Wandering Thoughts archives

2023-04-24

Thinking about our passive exposure to IPv6 issues

Over on the Fediverse, I recently saw a thought-provoking remark by Michael Gebis (via):

If I were an evil threat actor, I'd be learning as much about #ipv6 as possible right now. I'm convinced that many companies that say they "aren't using" IPv6 are in reality just ignoring IPv6, and it would be easy to set up a "shadow network" consisting of IPv6 traffic where you could get away with murder. Nobody at the company is logging IPv6 traffic and events, none of the tools are configured to monitor it, and a large majority of the staff knows nothing about it.

"But we disable IPv6!"

Really? On your users mobile devices? On printers? On random IoT devices? And most of all, on your remote user's networks? Good luck, my guy.

This got me thinking about what I'll call our passive exposure to IPv6. By that I mean whatever exposure we get from having IPv6 enabled on random devices, and perhaps automatically configured by systems or deliberately set up by a threat actor. For example, could a threat actor use IPv6 to bypass firewall protections or pass traffic in ways that would be invisible to our normal monitoring?

So far, we don't have IPv6 set up on any of our networks, and as a result we have no deliberate IPv6 network to network routing (or public IPv6 address assignment through any of DHCP6, SLAAC, or static assignment). However, as is the way of the world these days almost all of our servers have IPv6 enabled and they've assigned themselves fe80::/10 link local IPv6 addresses. It's likely that people's desktops, laptops, and mobile devices have done similarly on the networks where they live. When we look at general network traffic with tools like tcpdump, we do see a certain amount of IPv6 traffic trying to happen (using fe80::/10 link local addresses from what I've seen).

All of our firewalls explicitly block IPv6 traffic, and our core router doesn't have any IPv6 routes (because we have no IPv6 networks). A threat actor that wanted to use plain IPv6 across network boundaries would have to compromise one or more firewall rule sets, and getting plain IPv6 routing to the outside world would be quite complex. However, because we don't have IPv6 active on our own networks, we probably wouldn't notice if a threat actor set up a DHCP6 or SLAAC server that advertised itself as an IPv6 gateway to the local network. The attacker would have to tunnel the traffic in and out through IPv4, but there are various options for that that we probably wouldn't notice.

(Our core router might automatically start routing IPv6 traffic between our public subnets if those subnets started advertising appropriate IPv6 bits, but I don't know. However, those subnets can already reach each other with IPv4, and we're not doing traffic monitoring on the core router.)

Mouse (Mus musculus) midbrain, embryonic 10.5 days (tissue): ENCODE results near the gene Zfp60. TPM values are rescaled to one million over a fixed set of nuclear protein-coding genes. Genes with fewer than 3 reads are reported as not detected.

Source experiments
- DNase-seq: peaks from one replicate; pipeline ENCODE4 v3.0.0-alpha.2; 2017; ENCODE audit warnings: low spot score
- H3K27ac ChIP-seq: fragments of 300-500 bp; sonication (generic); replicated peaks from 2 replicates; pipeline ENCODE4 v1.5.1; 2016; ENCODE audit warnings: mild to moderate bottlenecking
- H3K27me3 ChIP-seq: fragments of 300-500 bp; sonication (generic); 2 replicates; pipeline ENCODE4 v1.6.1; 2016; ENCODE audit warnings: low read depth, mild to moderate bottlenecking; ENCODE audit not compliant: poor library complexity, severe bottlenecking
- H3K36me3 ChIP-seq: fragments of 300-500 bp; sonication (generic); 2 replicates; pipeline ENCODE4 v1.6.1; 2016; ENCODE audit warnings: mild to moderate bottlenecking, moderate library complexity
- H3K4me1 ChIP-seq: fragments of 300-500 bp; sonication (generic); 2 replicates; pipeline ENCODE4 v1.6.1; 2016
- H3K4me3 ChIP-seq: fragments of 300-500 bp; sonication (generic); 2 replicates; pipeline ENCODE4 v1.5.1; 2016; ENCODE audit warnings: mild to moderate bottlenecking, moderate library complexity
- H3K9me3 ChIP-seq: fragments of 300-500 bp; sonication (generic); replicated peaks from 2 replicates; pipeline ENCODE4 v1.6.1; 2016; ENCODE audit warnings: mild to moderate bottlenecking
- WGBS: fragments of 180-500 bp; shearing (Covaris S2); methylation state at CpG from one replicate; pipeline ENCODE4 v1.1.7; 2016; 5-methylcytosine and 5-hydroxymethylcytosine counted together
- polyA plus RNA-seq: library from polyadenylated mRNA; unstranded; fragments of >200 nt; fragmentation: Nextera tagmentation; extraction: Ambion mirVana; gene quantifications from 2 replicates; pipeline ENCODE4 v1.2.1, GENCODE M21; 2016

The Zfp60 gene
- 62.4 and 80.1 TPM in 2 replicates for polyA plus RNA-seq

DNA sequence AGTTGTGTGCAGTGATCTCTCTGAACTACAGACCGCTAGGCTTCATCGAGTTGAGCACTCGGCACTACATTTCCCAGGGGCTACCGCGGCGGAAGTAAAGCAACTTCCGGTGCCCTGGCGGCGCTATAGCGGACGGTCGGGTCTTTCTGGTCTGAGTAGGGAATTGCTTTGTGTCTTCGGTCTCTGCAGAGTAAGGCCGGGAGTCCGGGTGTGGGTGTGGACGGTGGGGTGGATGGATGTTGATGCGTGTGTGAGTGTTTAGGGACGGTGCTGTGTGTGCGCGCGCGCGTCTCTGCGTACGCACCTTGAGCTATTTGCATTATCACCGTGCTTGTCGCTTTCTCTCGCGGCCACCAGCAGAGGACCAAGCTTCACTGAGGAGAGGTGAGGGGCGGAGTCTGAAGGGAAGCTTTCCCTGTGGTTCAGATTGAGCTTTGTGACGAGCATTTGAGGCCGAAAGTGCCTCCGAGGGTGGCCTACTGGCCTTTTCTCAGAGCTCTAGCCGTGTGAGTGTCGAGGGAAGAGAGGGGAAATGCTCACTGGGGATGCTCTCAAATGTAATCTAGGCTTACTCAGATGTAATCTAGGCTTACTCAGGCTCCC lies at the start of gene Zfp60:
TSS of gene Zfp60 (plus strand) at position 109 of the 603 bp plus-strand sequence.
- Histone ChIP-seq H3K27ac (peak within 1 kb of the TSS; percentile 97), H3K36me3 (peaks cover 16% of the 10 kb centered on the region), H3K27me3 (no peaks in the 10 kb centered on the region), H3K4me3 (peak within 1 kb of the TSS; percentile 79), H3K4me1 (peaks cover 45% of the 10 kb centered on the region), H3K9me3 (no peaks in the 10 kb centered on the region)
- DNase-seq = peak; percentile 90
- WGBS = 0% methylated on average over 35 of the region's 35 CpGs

Machines on internal networks that don't have port isolation can talk to each other with IPv6 (using link local addresses or addresses handed out by a threat actor), but then they can already talk to each other with IPv4. Machines on port isolated internal networks should still be port isolated from each other even if they use IPv6, but I admit we haven't tested the behavior of our switches to be completely sure of that.

(Port isolation is theoretically an Ethernet layer thing, not an IP layer one, but switches are extra smart these days so one is never entirely sure.)

We mostly don't use IP filtering on servers themselves, only on firewalls, so we don't have to worry about server IP filtering not being set up for IPv6 (an issue that I once had on my home machine). Where we do have some IP filtering, it's in the form of a default deny with a restricted positive allowance (for example, systemd's IP access controls or Apache access controls); this means that using an IPv6 address to access the service instead of an IPv4 address wouldn't bypass access restrictions; you specifically have to have the right IPv4 IP address.

We handle our DNS ourselves, so compromising our DNS infrastructure to add IPv6 addresses for some of our services would already be a pretty bad compromise by itself. We're no more or less likely to notice the addition of IPv6 records than we are to notice any other DNS change that doesn't visibly and clearly degrade services. I can imagine that the addition of IPv6 records might be able to do some damage because it might let an attacker get TLS certificates for some of our names and intercept the traffic of outside people on networks with IPv6 support.

(To avoid people noticing the service not working, the attacker could then send the traffic to the original server via IPv4.)

So on the whole I think we have a low passive exposure to IPv6 issues. A lot of this comes down to the long ago decision to explicitly block IPv6 traffic on all of our firewalls, even though we didn't (and still don't) have any IPv6 traffic.

sysadmin/IPv6OurPassiveExposure written at 22:39:15; Add Comment


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